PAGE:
The Number 1 complaint every day of the past
decade that authors have expressed about book marketing involves social media.
The question is: What could or should be done about it?
Look, you can defiantly, and perhaps ignorantly, tell social media to get lost. It just means that you have made your job harder and more challenging. The burden is on you to then work harder and better in other areas to achieve your goals. This means you need to be more active in advertising, speaking, direct mail, traditional media, book reviews, book clubs, book awards, networking, etc.
The first wave of social media ushered in a revolution in how books are marketed. If you weren’t on at least one of these platforms, you were behind the eight ball:
* Linked In
* You Tube
Then, along came others:
Simultaneous with the growth and influence of social media the last 10-15 years came dramatic changes in what type of books got sold and where they were purchased. The first successful commercial e-book reader, the Kindle, was invented not even 15 years ago. Then audiobooks were digitized. Big box retailers, such as Borders and Waldenbooks closed down. Barnes and Noble dwarfed its footprint. Mall bookstores disappeared. Book review space in newspapers and magazines shrank. Many publications folded or merged. Road tours for authors have largely been replaced by virtual tours.
The book marketing landscape has really changed in major ways this century.
Today’s authors must evolve if they are to succeed. Just as they have gone from penning a book by hand to hacking away at a typewriter and now to clicking on a laptop, marketing tools have changed in profound ways.
Social media, if done properly, has the potential to:
* Build your image and brand
* Reach a lot of potential readers
* Get traffic to your site — for free
* Allow you to target your ideal reader profile
* Provide 24/7 access to a global marketplace
* Be used as a research and networking tool
A solid game plan for an author’s social media comes down to three things:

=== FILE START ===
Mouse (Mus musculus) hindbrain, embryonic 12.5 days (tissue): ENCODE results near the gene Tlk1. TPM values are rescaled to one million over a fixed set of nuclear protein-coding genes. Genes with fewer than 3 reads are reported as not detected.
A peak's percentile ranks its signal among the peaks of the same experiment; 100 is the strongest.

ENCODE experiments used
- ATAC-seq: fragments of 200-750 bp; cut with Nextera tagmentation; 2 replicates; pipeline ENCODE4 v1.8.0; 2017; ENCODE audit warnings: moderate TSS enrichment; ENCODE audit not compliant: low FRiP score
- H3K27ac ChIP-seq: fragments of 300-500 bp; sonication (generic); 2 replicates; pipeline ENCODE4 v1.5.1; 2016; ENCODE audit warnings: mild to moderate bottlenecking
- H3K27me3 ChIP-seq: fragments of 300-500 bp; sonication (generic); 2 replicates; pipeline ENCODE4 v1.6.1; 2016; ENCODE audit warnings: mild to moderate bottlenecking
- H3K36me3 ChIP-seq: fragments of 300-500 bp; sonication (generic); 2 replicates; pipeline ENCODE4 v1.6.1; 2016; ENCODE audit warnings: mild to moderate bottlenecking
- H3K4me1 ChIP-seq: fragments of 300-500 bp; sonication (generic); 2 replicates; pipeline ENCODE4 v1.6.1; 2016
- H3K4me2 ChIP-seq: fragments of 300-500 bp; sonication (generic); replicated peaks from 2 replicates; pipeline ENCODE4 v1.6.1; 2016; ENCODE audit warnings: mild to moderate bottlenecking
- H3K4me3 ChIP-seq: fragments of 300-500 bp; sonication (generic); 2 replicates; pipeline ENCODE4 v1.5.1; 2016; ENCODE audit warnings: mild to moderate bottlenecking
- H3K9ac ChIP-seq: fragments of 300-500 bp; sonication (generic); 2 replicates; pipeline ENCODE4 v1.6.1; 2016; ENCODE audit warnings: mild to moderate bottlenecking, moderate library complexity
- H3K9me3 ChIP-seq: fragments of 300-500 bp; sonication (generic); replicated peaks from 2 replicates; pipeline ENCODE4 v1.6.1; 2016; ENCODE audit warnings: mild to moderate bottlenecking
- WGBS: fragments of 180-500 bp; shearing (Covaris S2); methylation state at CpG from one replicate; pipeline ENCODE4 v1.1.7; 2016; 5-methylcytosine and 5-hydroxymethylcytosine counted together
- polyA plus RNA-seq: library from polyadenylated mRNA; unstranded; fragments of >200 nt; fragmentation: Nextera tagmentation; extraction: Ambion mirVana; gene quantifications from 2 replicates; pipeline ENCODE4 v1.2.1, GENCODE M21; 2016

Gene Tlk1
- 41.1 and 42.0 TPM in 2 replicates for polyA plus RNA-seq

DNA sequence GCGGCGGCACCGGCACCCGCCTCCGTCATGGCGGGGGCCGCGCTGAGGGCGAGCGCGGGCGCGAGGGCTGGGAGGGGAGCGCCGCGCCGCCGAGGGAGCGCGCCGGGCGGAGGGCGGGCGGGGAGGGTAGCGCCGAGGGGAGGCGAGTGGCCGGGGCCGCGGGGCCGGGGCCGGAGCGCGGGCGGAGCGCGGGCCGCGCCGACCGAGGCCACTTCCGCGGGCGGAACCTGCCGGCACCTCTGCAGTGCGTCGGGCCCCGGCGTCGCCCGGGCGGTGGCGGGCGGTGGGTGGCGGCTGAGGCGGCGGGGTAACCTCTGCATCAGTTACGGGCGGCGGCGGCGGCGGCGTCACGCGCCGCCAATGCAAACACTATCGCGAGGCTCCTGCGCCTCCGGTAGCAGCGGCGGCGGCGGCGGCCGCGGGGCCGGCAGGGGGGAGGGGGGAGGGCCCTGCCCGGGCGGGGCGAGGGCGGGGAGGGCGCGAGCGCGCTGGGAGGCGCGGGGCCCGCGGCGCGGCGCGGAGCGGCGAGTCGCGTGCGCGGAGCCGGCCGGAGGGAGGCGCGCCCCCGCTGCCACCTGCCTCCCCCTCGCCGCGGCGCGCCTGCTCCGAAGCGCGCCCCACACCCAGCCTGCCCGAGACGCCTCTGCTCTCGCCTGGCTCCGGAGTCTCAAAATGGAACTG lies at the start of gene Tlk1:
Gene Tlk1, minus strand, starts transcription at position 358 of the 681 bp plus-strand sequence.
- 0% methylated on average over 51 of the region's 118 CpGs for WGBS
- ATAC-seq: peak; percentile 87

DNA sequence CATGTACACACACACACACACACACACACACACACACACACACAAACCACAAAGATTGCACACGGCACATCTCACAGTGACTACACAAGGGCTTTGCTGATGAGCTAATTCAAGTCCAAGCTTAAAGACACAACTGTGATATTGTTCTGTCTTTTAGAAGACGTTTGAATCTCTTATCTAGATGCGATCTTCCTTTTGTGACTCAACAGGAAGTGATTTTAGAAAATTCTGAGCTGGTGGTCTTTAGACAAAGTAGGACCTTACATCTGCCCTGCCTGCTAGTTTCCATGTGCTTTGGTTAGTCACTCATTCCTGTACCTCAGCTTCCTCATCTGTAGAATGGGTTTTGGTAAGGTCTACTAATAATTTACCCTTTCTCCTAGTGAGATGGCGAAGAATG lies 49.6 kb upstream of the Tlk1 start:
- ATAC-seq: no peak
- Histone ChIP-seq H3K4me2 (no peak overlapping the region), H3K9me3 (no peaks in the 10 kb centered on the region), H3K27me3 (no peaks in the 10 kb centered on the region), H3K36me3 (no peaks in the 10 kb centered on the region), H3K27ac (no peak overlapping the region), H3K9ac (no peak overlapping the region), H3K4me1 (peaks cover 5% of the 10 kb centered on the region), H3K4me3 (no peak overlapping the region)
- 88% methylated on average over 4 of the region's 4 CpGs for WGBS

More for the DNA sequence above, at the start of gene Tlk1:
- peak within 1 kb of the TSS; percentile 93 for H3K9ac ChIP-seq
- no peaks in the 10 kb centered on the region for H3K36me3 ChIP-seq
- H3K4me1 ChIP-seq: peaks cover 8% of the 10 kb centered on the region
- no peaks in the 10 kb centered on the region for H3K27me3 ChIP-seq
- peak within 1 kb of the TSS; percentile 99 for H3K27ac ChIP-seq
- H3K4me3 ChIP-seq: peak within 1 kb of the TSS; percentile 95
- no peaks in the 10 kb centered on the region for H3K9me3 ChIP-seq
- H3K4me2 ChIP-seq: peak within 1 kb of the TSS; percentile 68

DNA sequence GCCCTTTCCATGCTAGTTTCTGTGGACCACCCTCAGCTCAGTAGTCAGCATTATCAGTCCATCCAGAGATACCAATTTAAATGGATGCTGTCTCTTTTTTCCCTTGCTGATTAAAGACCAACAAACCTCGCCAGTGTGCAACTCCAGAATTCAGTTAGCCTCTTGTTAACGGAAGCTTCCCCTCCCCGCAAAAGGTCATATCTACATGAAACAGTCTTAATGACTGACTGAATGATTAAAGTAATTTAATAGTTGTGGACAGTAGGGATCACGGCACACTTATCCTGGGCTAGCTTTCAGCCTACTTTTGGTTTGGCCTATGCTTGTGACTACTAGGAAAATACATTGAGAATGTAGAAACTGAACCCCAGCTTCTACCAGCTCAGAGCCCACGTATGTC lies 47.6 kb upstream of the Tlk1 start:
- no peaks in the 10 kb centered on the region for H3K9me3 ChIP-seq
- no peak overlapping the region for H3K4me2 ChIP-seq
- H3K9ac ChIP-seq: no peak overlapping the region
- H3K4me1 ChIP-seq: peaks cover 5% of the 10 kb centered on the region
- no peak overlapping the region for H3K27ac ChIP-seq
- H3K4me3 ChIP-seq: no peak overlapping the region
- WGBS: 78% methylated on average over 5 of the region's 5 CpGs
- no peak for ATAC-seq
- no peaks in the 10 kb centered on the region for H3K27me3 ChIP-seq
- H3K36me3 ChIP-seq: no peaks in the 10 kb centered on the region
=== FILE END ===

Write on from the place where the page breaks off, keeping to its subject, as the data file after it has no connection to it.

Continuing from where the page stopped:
* Frequency and consistency of content posts
* Quality of the content that you share and your directing of readers/viewers/listeners to your site in a non-commercial way
* One’s dedicated effort to find new connections
The good news?
Authors who fear or despise it can be successful with it — if they take the time to learn the basic functioning and tricks of each platform. Just keep an open mind.
The lightbulb goes off for many authors about being very active on social media, even those who were reluctant and skeptical, once they are shown how to make it work for them.
Try it before you dismiss it and throw away what could be a golden opportunity.
Experiment with approaches, platforms, and mentors — and don’t stop until it feels right for you.
Get help from teachers and others. Find assistants or college interns to assist on executing some tasks.
Park your assumptions, politics, and tech insecurities— just use social media how you want to, in a way that supports your agenda.
Learn how to do things, have a game plan, dedicate time for it, commit to making a visit onto social media a daily routine, and always test, measure, and alter your strategy as needed.
Yes, you can avoid social media, but you may be better off running towards it.
Please Contact Me For Help
Brian Feinblum, the founder of this award-winning blog, can be reached at email@example.com He is available to help authors promote their story, sell their book, and grow their brand. He has 30 years of experience in successfully helping thousands of authors in all genres.
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About Brian Feinblum
Brian Feinblum should be followed on Twitter @theprexpert. This is copyrighted by BookMarketingBuzzBlog ©2022. Born and raised in Brooklyn, he now resides in Westchester with his wife, two kids, and Ferris, a black lab rescue dog. His writings are often featured in The Writer and IBPA’s The Independent. This was named one of the best book marketing blogs by BookBaby http://blog.bookbaby.com/2013/09/the-best-book-marketing-blogs and recognized by Feedspot in 2018 as one of the top book marketing blogs. It was also named by WinningWriters.com as a "best resource.” He recently hosted a panel on book publicity for Book Expo America. For more information, please consult: .